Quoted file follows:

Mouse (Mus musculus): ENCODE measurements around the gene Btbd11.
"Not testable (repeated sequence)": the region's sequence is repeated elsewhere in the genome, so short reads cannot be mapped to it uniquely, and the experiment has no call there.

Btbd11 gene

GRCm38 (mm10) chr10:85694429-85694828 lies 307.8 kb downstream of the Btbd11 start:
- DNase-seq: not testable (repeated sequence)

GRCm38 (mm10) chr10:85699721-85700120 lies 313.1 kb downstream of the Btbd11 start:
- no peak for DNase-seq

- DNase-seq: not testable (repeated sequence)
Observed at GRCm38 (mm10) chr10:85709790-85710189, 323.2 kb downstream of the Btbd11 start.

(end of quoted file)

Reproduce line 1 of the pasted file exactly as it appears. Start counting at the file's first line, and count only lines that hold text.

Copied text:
Mouse (Mus musculus): ENCODE measurements around the gene Btbd11.